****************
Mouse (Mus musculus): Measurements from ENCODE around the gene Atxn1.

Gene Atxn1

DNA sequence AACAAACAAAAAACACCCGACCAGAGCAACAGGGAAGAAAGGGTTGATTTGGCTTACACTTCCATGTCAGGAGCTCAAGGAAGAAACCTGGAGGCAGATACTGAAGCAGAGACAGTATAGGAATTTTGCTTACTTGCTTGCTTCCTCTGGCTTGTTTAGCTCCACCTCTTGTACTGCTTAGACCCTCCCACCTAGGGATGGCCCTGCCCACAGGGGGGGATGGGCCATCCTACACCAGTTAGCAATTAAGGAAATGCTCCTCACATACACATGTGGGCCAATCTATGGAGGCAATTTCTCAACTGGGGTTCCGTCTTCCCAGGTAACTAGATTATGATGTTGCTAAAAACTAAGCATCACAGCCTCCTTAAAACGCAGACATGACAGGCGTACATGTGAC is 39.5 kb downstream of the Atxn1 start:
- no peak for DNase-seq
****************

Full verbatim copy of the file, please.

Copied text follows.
Mouse (Mus musculus): Measurements from ENCODE around the gene Atxn1.

Gene Atxn1

DNA sequence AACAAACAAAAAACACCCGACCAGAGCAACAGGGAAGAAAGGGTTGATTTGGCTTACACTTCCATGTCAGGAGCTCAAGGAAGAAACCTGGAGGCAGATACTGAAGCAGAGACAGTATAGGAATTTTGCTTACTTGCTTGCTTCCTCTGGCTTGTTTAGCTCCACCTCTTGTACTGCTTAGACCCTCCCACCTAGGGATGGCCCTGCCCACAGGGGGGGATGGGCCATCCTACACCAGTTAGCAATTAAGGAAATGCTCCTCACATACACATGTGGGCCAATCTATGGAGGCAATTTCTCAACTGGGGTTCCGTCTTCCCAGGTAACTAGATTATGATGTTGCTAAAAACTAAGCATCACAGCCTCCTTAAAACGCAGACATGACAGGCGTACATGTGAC is 39.5 kb downstream of the Atxn1 start:
- no peak for DNase-seq